In 1997, a complex series of deals between Enron and Bank of America helped Enron inflate its income.  The welter of agreements created an entity that Enron and Bof A owned 50-50, the Bammel Gas Trust.  BGT paid Enron subsidiaries Houston Pipe Line and HPL Resources $232 million for 80 billion cubic feet of Storage Gas in the Bammel Gas Storage Facility.  HPL operated the facility and had the right, so long as the loan remained current, to use the Storage Gas as it wished subject to its duty to replace any Storage Gas it withdrew. 

Funding for the purchase came from a $218 million BofA loan plus $14 million in equity from Enron and BofA.  BofA took a security interest in the Storage Gas as collateral for the loan.  Enron guaranteed payment of the debt.

In 2001, Enron sold HPL and HPLR to AEP Energy Services.  But Enron remained a guarantor of the BofA loan.

Enron's bankruptcy in December 2001 triggered a Guaranty Default.  After much wrangling and eventual lifting of the automatic bankruptcy stay, in May 2004 BofA gave Enron notice of the default and its intent to foreclose on the security interest in the Storage Gas.  AEP balked.

Litigation — and a lot of it — ensued, both in Houston and New York.  The federal judge in Houston sent much of the case to the Southern District of New York, site of the Enron bankruptcy, but kept tort and breach of contract claims.  The S.D.N.Y. judge at length granted summary judgment to BofA and awarded it $345,675,000 plus interest.  AEP, HPL, and HPLR appealed.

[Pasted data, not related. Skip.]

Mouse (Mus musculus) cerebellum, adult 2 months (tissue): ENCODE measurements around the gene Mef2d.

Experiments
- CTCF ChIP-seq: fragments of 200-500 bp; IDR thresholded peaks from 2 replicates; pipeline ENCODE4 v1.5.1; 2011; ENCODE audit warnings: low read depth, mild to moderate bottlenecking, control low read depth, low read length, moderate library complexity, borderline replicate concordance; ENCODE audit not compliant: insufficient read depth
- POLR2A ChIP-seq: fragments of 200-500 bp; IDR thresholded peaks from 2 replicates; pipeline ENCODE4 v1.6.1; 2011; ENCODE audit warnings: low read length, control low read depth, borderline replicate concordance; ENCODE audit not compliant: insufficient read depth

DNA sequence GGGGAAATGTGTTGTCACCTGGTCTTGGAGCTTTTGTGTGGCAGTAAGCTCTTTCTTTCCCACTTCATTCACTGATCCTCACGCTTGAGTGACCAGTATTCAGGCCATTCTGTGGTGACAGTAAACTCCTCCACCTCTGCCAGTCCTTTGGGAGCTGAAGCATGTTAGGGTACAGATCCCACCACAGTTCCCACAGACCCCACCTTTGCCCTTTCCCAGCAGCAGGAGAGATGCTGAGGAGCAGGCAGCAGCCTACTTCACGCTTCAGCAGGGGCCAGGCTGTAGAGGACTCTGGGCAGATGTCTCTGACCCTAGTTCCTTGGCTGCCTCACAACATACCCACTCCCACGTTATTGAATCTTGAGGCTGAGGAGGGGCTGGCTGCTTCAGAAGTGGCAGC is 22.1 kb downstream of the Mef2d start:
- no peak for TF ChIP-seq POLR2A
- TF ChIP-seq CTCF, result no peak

The Second Circuit largely affirmed.  AEP Energy Resources Gas Holding Co., L.P. v. Bank of Am., N.A., No. 08-4196-cv (2d Cir. Oct. 29, 2010).  The district court abused its discretion, the panel held, by ignoring the limits on the S.D. Tex. judge's transfer order, which retained the tort and contract claims and sent to New York only those relating to declaratory relief.  But the district court did not err in concluding, under Texas law, that BofA gained rights superior to those of AEP, HPL, and HPLR in the Storage Gas upon giving proper notice of Enron's Guaranty Default and allowing them time to cure, the panel ruled.

Blawgletter recommends the opinion to anyone who papers financing of energy deals or litigates disputes arising from them.  Page 55 to the end of the 91-page tour de force address and resolve a great many of the issues that may arise.

The damages figure, by the way, resulted from the fact that BofA sued partly on behalf of BGT's trustee, the Bank of New York.  Because the trustee owned the gas, the refusal to allow BGT to take possession constituted conversion and entitled the trustee to damages equal to the market value of the Storage Gas as of the date of conversion.  The fact that the value exceeded the amount owing to BofA thus didn't matter, the court held.